My Maine Lesson

Lately I’ve been trying to learn a little bit about letting go.  Not the full on Disney version, but the real life, adult version, the kind where you say ‘yes’ to things without knowing exactly how they’ll turn out.  So, when some friends invited me on an extended weekend trip to the New England States, I thought this would be a good way to practice.  In the most current of my posts to date, I returned from this trip a week ago.  It went something like this:

The Planning:

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A spontaneous hiking break, with a view.

The idea was planted a month before we left.  The first hotel was booked two days before we left.  The second was booked the night before we needed it, and each subsequent lodging was booked closer and closer to our check in time, with the last airbnb booked around noon, the day of.  What surprised me about this is that we could actually find short-notice accommodations without compromising our budget!  The reason for our increasingly delayed bookings was because of our continually changing itinerary.  I know, I know.  You are probably thinking that I must have been flipping my lid by now.  My friends can testify that I was not.  Remember, I’m learning to let go.  Also, we had nightly ‘family meetings’ to plan the following day, and since we are all adults with good problem solving skills, we got it all figured out.

The Trip:

The trip was to run from Friday to Monday.  It was proposed originally as a ‘backpacking trip’ in Maine with stops on the way up and back.  Because it was calling for rain every night, it turned into a New England trip.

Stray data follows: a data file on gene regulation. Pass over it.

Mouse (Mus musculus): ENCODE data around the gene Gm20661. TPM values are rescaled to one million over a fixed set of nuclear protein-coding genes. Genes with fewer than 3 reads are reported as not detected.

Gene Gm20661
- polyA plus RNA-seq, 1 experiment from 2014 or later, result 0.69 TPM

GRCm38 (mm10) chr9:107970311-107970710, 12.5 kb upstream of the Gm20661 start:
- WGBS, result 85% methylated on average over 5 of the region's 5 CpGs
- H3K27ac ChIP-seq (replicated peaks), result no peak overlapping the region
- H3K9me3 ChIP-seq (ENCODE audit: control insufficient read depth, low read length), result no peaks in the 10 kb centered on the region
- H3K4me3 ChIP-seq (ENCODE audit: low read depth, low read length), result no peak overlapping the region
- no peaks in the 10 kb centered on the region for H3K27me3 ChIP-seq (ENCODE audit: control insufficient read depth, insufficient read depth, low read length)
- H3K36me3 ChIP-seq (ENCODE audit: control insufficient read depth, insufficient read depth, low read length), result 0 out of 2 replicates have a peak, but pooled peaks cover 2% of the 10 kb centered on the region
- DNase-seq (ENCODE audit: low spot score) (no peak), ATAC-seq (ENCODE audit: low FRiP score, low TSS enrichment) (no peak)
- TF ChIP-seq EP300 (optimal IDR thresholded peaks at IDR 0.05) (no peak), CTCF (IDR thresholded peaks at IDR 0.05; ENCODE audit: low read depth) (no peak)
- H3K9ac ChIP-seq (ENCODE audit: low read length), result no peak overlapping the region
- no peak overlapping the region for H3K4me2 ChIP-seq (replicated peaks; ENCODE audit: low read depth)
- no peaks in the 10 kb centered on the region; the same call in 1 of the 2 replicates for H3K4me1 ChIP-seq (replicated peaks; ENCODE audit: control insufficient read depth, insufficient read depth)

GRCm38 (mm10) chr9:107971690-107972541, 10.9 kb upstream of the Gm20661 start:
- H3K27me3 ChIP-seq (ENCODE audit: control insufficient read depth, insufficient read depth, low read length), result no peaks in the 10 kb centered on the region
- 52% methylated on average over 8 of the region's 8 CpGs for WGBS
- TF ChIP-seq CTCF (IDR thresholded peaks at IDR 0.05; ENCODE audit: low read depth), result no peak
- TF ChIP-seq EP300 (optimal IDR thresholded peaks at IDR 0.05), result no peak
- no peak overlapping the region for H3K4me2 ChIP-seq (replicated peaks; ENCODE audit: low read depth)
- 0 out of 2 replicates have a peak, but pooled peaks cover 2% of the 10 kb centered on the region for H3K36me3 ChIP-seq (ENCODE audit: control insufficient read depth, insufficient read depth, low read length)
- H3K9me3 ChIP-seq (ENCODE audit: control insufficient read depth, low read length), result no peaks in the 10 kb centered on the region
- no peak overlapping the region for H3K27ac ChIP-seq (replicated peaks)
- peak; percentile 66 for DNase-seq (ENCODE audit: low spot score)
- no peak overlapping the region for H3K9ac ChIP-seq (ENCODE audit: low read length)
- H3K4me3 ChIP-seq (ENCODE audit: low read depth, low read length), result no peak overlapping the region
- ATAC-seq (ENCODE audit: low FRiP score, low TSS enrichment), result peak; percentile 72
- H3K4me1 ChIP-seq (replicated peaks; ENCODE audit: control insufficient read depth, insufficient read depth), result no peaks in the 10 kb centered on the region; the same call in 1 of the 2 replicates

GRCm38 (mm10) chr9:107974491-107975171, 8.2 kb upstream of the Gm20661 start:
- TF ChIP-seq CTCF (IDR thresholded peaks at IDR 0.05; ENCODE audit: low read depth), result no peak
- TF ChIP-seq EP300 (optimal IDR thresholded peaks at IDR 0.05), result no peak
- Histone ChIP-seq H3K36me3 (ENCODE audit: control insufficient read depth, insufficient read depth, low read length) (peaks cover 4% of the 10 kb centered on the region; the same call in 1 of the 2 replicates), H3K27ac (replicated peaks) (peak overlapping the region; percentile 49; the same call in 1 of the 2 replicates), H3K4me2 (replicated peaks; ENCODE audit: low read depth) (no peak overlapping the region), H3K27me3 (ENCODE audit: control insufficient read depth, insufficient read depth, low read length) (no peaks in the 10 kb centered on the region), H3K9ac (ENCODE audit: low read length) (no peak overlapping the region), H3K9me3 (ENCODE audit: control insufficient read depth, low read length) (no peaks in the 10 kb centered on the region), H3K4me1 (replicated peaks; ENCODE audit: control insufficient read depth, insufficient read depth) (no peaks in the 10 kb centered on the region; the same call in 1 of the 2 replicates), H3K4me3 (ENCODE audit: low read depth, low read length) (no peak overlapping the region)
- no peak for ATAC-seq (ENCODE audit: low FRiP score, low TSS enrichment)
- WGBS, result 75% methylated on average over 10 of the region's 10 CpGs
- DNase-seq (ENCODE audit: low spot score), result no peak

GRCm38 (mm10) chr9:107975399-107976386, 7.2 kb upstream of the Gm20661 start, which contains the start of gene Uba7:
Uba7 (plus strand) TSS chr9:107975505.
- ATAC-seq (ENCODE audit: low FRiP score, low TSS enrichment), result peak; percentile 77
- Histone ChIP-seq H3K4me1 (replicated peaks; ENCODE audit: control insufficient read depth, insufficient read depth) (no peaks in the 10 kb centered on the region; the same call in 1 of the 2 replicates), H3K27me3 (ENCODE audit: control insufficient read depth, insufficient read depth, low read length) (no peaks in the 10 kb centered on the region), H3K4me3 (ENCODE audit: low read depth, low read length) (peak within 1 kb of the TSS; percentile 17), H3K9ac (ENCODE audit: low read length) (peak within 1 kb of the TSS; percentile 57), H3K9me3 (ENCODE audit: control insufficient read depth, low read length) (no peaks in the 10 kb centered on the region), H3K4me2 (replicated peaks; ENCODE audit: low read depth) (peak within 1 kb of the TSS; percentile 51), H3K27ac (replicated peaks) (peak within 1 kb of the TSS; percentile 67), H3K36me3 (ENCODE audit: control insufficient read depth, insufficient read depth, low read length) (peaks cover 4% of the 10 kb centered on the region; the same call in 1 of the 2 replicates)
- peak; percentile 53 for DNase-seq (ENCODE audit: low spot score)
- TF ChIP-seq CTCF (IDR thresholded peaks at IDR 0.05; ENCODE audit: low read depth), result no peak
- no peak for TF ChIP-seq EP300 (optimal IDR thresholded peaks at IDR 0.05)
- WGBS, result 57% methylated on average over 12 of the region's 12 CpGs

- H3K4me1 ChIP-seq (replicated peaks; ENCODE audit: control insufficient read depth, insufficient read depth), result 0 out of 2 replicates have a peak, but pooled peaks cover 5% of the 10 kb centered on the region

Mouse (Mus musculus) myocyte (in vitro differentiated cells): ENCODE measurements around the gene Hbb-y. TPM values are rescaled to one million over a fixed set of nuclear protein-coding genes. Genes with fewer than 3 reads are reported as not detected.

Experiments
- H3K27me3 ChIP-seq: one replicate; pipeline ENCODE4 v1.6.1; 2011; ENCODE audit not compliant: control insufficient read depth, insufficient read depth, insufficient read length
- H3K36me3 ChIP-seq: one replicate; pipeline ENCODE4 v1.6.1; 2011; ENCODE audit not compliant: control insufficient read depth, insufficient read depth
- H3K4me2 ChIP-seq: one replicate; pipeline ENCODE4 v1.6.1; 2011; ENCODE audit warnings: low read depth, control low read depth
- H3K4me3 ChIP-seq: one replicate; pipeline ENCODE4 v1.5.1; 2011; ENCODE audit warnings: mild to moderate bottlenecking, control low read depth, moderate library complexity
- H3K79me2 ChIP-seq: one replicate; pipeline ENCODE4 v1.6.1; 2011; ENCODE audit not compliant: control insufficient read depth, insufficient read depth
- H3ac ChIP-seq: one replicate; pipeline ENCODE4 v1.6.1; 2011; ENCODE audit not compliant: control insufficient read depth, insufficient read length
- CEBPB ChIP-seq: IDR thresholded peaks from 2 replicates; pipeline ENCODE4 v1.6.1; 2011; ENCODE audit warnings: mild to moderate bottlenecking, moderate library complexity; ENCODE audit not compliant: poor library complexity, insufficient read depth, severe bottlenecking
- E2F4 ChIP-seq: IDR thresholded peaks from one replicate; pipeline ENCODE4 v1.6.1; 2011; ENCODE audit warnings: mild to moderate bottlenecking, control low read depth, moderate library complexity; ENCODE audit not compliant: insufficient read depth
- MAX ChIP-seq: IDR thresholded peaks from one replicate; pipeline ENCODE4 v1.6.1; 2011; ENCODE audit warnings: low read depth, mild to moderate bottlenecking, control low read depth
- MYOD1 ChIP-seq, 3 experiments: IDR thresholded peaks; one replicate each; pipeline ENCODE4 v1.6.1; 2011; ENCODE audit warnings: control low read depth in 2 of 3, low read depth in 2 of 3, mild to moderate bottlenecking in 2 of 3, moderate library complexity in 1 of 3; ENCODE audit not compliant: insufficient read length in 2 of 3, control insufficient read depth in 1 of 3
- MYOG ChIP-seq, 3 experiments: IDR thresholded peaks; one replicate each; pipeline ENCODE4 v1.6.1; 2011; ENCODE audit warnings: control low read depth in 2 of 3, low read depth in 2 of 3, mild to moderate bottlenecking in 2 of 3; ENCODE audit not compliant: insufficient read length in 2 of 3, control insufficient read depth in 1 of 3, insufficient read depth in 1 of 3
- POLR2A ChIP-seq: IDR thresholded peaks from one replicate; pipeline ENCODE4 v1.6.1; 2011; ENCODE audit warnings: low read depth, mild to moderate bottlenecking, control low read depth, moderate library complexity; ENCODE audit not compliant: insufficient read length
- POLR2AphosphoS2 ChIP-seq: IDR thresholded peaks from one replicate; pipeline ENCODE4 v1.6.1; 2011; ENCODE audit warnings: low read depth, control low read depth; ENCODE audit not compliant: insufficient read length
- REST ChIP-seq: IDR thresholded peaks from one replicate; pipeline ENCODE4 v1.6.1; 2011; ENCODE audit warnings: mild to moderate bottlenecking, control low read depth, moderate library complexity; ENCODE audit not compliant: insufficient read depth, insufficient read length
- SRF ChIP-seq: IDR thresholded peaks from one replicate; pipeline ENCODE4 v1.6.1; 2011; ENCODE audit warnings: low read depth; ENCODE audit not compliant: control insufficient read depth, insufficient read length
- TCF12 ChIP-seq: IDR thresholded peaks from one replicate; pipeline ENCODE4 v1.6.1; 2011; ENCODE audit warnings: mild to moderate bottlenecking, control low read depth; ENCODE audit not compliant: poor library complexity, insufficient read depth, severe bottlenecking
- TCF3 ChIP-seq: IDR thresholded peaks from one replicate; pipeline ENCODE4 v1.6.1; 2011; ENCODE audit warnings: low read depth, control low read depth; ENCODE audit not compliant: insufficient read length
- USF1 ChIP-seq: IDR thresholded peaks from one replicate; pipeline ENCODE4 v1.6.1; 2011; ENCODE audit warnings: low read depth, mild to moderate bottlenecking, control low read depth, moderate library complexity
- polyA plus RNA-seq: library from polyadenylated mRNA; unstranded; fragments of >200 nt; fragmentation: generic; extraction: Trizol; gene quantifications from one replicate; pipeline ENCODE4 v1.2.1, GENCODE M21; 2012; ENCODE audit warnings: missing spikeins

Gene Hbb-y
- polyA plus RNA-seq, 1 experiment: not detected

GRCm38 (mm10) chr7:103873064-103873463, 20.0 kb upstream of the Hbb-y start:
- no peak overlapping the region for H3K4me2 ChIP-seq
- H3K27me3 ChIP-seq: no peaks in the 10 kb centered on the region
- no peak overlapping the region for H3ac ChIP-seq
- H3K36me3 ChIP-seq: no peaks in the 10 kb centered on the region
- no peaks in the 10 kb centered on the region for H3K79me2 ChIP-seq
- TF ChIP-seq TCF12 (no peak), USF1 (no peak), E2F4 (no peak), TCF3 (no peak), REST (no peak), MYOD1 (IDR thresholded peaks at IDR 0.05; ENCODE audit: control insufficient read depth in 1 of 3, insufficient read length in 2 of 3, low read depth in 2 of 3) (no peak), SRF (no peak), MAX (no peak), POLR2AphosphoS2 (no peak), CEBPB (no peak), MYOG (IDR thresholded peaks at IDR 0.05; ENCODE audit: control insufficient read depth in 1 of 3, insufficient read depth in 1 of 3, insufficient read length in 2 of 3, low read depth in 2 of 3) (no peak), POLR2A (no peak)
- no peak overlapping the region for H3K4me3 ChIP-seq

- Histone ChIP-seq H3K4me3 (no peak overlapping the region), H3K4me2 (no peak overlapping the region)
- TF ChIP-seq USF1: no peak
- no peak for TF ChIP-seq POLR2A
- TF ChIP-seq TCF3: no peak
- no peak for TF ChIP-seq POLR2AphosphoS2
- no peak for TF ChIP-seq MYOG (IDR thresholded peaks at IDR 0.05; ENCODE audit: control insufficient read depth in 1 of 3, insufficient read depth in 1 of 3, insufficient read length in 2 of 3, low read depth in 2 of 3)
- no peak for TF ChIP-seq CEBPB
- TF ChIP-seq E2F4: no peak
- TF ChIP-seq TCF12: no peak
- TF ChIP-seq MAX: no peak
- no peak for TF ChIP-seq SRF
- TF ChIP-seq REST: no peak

On the way up we stopped in Boston for the first night.  We hit the public library, got a guided tour for the Freedom Trail, and had dinner in Little Italy.  Boston is a city that merits more than 7 hours, but when 7 hours is all you have, you make the most of it.

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Old collides with new.

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Every library should have a courtyard I think.

 

 

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We got cannolis at Mike’s.  I insisted.

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There were no objections, as far as I can tell.

 

 

Saturday, we drove to Acadia National Park in Maine.  It was a little drizzly for parts of our time there, but we drove the loop road, getting out to climb rocks and enjoy views, before grabbing dinner.  I had lobster.  It’s not cheap and I can’t say that I really liked it, but I was in Maine, so it was a must!

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First stop, Sand Beach.

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Views from Otter Point.

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That’s us!  Educators, know-it-alls, and rock climbers.

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The tide change in this area is very extreme and fun to observe.

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View from Cadillac Mountain.  I imagine there are legends about those little islands.

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We really like rocks.